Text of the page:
What To Read, What To Read

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Maybe I’m late to the online book-recommending party, but I just came across Book Seer, a site that allows you to enter in a book you’ve enjoyed, and based on that book, pulls up a few suggestions (compiled from other sites like Amazon, Library Thing, and Book Army). This is the kind of thing that really can suck me into an Internet vortex, but I have a frighteningly long to-do list this morning, so I decided to give myself some rules for experimenting with Book Seer: three books only, one fiction, one nonfiction, one poetry. For fiction, I chose David Foster Wallace’s Infinite Jest, since I was curious to see whether Book Seer had any other books up its sleeve about addiction, tennis, and Quebec separatists. My nonfiction choice was Angler, Barton Gellman’s Dick Cheney biography, which I haven’t read but always intend to, and my poetry pick was Jane Kenyon’s collection Let Evening Come, since I recently finished it and was pretty moved by it.

1. Infinite Jest (David Foster Wallace).

The results: Amazon uncreatively recommends a bunch of other DFW titles, Library Thing does the same, plus some DeLillo and Pynchon (fair enough), but Book Army has this list:

I guess the idea is coming of age stories? Which I guess Infinite Jest is. Sort of.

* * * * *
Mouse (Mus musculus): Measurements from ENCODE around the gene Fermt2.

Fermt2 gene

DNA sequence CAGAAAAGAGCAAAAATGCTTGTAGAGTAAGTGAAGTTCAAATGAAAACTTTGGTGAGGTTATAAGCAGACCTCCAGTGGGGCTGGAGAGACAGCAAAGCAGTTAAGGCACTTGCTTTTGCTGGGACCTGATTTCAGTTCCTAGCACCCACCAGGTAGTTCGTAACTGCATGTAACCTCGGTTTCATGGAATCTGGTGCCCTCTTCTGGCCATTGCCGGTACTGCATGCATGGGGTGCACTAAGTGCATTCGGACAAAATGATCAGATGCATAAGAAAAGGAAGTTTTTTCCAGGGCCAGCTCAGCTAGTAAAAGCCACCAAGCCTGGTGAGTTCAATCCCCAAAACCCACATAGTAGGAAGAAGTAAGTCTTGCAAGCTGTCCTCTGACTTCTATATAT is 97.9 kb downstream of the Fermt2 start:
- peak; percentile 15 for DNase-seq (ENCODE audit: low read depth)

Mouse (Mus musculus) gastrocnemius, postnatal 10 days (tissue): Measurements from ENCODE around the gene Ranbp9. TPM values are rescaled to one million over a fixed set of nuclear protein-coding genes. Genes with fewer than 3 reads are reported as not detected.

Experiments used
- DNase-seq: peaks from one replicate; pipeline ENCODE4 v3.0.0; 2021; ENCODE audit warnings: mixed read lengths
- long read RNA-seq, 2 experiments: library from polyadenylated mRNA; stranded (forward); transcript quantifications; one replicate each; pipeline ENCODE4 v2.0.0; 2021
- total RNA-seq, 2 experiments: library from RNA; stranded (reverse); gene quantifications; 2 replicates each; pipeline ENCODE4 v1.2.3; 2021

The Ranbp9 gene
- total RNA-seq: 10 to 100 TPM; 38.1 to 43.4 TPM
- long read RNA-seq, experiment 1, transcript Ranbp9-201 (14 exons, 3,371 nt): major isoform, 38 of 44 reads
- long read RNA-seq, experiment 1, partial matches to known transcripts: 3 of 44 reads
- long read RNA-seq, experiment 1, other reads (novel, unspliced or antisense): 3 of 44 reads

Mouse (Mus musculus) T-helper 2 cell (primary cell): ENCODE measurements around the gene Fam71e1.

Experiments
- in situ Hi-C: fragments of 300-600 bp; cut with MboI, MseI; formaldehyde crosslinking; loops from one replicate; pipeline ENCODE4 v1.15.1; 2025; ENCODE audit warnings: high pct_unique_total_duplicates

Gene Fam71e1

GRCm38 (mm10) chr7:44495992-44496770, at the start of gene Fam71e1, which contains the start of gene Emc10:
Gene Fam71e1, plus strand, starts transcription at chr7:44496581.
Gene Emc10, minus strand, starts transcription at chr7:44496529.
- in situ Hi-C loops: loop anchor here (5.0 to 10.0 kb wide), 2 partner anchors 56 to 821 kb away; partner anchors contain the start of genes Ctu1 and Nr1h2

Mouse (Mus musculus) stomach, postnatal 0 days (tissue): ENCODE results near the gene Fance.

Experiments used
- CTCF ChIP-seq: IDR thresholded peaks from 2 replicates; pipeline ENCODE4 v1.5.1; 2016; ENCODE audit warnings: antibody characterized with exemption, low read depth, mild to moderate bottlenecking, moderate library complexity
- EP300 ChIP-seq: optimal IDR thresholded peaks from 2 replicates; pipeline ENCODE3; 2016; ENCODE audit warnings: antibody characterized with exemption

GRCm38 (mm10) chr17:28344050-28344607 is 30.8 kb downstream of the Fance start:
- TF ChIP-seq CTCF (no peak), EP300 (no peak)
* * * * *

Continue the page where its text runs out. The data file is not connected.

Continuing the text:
Most intriguing recommendation: Winning Ugly: Mental Warfare in Tennis-Lessons from a Master (A Fireside book) by Brad Gilbert

2. Angler: The Cheney Vice Presidency (Barton Gellman).

The results: Kind of a weird mix of books about business and books that are in some way related to the presidency, including:

Most intriguing recommendation: Legacy of Ashes: The History of the CIA by Tim Weiner

3. Let Evening Come (Jane Kenyon).

The results: Lots of Mary Oliver, who, like Kenyon writes about the natural world (and New England specifically) plus some greatest-hits-of-poetry type suggestions (The Waste Land, Leaves of Grass, Shakespeare’s sonnets: all good, though not particularly Kenyon-ish).

Most intriguing recommendation: Without: Poems by Donald Hall

Okay. Back to work.

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REAL QUICK, REAL URGENT

Minority rule, corruption, disinformation, attacks on those who dare tell the truth: There is a direct line from what's happening in Russia and Ukraine to what's happening here at home. And that's what MoJo's Monika Bauerlein writes about in "Their Fight Is Our Fight" to unpack the information war we find ourselves in and share a few examples to show why the power of independent, reader-supported journalism is such a threat to authoritarians.

Corrupt leaders the world over can (and will) try to shut down the truth, but when the truth has millions of people on its side, you can't keep it down for good. And there's no more powerful or urgent argument for your support of Mother Jones' journalism right now than that. We need to raise about $450,000 to hit our online fundraising budget in these next few months, so please read more from Monika and pitch in if you can.

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